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Email is Still the Best. Here’s How to Use It (FS023)

Email is still the single best relational currency online. You can pinterefacetweetplus all you want, but email outperforms them all where it counts.

But building and running the email side of your business is problematic.

We’ve inherited shitty ways of thinking about email, mindsets that put us at risk of losing our audience.

We stress about “engagement” and “click through” and “open rate” without really understanding the human element.

We put up subscribe boxes and offer giveaways and completely miss the point.

Email is hands down the most powerful connection you have with your audience… and you’re probably thinking about it completely wrong.

(Sidenote: we have a ton of interviews with founders in Fizzle and so many successful online folks have the same regret: they wish they started their email list earlier. Do yourself a favor and start with Chris Johnson’s interview.)

Listen to this episode of the podcast if you want to approach email and build your list with authenticity and savvy. Savvy?

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Ask Your Question

A special thanks to the listeners who asked us a question in this episode (one even did it in an iTunes review!).

You can easily ask us your question and we’ll answer it on the air. (You can also write it in).


Quotables From This Episode

“Don’t sulk about how ‘nobody’s signing up for my email list.’ No. Go solve someone’s problem, go serve someone.”

“What matters about email is the relationship. Real people with real struggles. Be someone who builds relationship there.”

Topic + audience + problem come together to make the nest. The more specific you get the easier it is for my mind to come up with ideas that could solve that problem. The easier it is to decide what’s next, to learn more about the problems they actually have, the products they’re already using, the competition in that space, to learn how to talk their language and communicate with them.”

Find an audience you care about. Serve them, meaning, pay attention to what their problems are and how they talk about those things. Learn over time how you can build a thing that solves that problem or connect them to other stuff that solves that problem. Look at the business over the course of 2-5 years. You can really stab your audience in the heart when you try to over monetize too fast. When you go from zero to ‘this has to make money’ and in the mean time you don’t know what you’re talking about, you don’t know who I am, you don’t know what problems I’m actually struggling with, AND because you’re not making money on this thing yet and you’re so frustrated about needing to make money, you end up giving up. INSTEAD take more of an apprentice approach: listen, pay attention, see what works what doesn’t, come up with a strategy to see what feels good to YOU as well as what works best for THEM.”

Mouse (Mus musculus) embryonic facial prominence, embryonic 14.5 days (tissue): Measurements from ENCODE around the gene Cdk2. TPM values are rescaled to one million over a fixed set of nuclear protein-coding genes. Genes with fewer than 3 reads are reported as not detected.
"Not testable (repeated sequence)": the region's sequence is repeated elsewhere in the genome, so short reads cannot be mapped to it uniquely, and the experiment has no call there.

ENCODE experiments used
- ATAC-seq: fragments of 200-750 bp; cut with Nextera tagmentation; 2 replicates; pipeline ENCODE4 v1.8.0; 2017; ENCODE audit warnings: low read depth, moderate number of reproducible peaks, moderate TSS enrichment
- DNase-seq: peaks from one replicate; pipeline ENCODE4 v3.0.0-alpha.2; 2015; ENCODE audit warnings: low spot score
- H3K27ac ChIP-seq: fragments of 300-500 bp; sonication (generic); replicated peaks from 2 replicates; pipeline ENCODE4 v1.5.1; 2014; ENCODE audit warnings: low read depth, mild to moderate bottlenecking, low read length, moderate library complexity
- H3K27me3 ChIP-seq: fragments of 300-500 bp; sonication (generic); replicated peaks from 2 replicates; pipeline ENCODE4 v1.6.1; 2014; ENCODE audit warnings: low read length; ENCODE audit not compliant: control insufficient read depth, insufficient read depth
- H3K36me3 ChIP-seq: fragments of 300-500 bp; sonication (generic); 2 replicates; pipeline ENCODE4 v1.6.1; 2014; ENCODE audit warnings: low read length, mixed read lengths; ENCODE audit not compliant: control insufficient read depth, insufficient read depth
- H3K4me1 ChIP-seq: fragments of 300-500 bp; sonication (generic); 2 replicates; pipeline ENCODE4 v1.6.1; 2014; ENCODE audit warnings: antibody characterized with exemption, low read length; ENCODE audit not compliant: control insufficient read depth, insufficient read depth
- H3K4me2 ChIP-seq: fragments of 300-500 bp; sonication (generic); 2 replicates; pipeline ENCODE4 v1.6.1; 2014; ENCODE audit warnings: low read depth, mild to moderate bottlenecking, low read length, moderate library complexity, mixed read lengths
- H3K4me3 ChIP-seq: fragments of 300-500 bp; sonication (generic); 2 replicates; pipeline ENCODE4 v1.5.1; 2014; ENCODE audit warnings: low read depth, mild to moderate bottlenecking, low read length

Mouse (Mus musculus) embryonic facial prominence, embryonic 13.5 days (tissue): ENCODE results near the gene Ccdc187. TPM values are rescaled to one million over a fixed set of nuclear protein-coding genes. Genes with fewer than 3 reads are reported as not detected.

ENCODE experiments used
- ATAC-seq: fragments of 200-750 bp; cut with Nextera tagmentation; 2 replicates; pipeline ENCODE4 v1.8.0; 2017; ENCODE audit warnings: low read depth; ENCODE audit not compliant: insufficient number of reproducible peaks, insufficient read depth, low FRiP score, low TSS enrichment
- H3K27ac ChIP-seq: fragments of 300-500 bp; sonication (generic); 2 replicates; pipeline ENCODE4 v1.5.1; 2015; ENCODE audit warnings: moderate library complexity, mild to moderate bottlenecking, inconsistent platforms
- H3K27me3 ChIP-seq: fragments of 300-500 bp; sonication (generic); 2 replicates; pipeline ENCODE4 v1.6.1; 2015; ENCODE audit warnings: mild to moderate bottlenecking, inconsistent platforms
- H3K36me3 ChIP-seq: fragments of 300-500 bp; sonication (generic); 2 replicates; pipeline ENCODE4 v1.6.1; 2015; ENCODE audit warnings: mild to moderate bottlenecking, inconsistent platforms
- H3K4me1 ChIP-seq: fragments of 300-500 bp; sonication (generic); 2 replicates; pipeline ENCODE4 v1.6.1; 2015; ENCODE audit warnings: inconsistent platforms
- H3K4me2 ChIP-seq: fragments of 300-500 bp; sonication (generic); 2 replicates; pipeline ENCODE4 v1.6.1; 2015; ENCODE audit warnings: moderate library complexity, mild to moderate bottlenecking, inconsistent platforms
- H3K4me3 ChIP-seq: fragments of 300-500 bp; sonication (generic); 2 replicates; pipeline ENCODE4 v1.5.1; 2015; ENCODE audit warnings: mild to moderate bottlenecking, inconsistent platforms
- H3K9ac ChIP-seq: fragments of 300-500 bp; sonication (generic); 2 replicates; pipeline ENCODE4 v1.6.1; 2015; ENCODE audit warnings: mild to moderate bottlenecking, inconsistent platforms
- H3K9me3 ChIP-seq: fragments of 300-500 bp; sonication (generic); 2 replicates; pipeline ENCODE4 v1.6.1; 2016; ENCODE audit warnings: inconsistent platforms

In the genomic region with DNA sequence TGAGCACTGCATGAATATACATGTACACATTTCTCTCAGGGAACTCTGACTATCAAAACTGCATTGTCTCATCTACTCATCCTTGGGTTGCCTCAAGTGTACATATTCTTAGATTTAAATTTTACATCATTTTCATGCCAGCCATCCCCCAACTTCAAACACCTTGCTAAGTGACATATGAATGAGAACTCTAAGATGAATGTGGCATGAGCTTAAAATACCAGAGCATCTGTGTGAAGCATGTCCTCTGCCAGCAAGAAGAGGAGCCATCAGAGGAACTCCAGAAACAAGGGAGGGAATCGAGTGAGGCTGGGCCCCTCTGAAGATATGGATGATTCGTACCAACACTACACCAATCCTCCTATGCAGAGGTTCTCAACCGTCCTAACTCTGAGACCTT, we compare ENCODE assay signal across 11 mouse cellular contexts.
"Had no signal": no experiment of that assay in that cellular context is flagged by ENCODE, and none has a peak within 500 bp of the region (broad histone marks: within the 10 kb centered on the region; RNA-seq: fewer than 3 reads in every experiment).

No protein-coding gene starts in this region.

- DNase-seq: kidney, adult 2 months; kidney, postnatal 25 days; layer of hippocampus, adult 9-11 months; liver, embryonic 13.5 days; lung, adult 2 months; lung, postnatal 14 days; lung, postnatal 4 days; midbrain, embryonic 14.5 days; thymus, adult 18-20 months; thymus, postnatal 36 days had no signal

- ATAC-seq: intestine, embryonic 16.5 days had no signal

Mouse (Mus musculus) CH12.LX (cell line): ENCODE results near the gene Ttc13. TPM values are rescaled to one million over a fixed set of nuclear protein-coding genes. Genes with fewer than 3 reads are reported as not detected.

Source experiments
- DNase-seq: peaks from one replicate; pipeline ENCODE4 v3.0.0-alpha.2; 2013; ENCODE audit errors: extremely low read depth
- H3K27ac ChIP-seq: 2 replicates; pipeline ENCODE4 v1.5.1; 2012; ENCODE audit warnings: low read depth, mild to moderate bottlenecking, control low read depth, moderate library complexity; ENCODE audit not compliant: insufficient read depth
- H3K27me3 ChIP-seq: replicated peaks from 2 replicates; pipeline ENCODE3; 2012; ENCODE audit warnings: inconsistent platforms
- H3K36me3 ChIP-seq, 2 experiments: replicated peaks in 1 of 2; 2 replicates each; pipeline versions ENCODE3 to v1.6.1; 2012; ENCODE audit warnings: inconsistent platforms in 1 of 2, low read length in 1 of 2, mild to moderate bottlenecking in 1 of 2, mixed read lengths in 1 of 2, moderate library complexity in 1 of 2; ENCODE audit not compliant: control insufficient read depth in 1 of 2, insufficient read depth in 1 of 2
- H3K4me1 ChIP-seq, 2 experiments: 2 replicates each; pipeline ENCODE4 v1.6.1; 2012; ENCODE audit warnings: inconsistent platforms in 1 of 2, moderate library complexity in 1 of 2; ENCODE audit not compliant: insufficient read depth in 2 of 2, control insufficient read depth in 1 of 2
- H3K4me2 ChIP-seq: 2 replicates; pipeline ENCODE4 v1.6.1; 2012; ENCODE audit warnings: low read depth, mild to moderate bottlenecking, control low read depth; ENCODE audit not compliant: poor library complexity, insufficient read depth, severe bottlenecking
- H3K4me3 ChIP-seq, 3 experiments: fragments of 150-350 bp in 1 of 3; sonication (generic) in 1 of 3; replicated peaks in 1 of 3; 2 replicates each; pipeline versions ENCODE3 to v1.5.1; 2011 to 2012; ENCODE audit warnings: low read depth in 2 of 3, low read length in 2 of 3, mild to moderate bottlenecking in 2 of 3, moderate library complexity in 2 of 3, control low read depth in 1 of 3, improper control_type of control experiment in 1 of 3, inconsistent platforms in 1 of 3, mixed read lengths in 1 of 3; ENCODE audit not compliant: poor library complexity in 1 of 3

““Once we started being ruthless about who we are, writing in our voice, that’s when interest+traffic picked up.””

One of the mistakes people typically make at first is they talk about what they THINK they should be talking about instead of what they ACTUALLY CAN talk about. So, what can you actually say?”

A lot of people are playing business. They have an idea, they put out content, but they don’t have a specific problem they’re solving. They don’t have a way for their audience to pay them for the value they provide, whether it be through an ebook or services or whatever. They’re just playing business.”

To worry about what’s scalable in the beginning is a fools errand. Go out and meet your first client in person, even though they’re buying an ebook! Do things that are completely un-scaleable but you get this rich experience by having that interaction and you win over true fans that you’ll have forever.”

“Here’s how to make your email list more engaged: fire the people who aren’t engaged. Write for the people who listen.”

You can get really worked up about pageviews and shares and subscribers and engagement and all this crap that in the end work against you. What I wish I was better versed at are those bigger questions about who am I and what am I here for? If I don’t have an answer for those, what can I do to have more clarity about them in one year?”

‘I’m someone who really cares about this thing.’ That. Is. It. That and 5 years can put you at the helm of something that can support you independently, or at least something on the side that you’re really fired up about.”


Show Notes

Steve Jobs on The Most Important Thing: “Everything around you that you call life was made up by people that were no smarter than you.”

Ultimate Dog Tease: when Corbett first showed me this I knew, right then and there, that this partnership could work.

Evernote Essentials, The Definitive Getting-Started Guide for Evernote: “it’s everything you need to both get started with and master the powerfully useful tool that is Evernote.”

CMD+Space #37: Business Doesn’t Have to be Evil, with Brett Kelly: a great talk between two friends about the details of running a business. (All of the CMD+Space interviews are great. Check them out.)

Email-Only Products: DailyWorth, CodeYear, The Fetch, The Slurve and HackDesign are all email-based organizations we mentioned in the show. Check em out.

A solo home run: The Slurve is trying to build an authentic, profitable business around email: an article in the Nieman Journalism Lab.

Niche: (pronounced nich, ˈnēsh or ˈnish… though my canadian friend says it always has to be nēsh because they’re word Nazis up there… so oppresive). Originally from the Latin word meaning “nest” it now means “a specialized but profitable corner of the market.” Though I prefer this definition: “a comfortable or suitable position in life or employment.”



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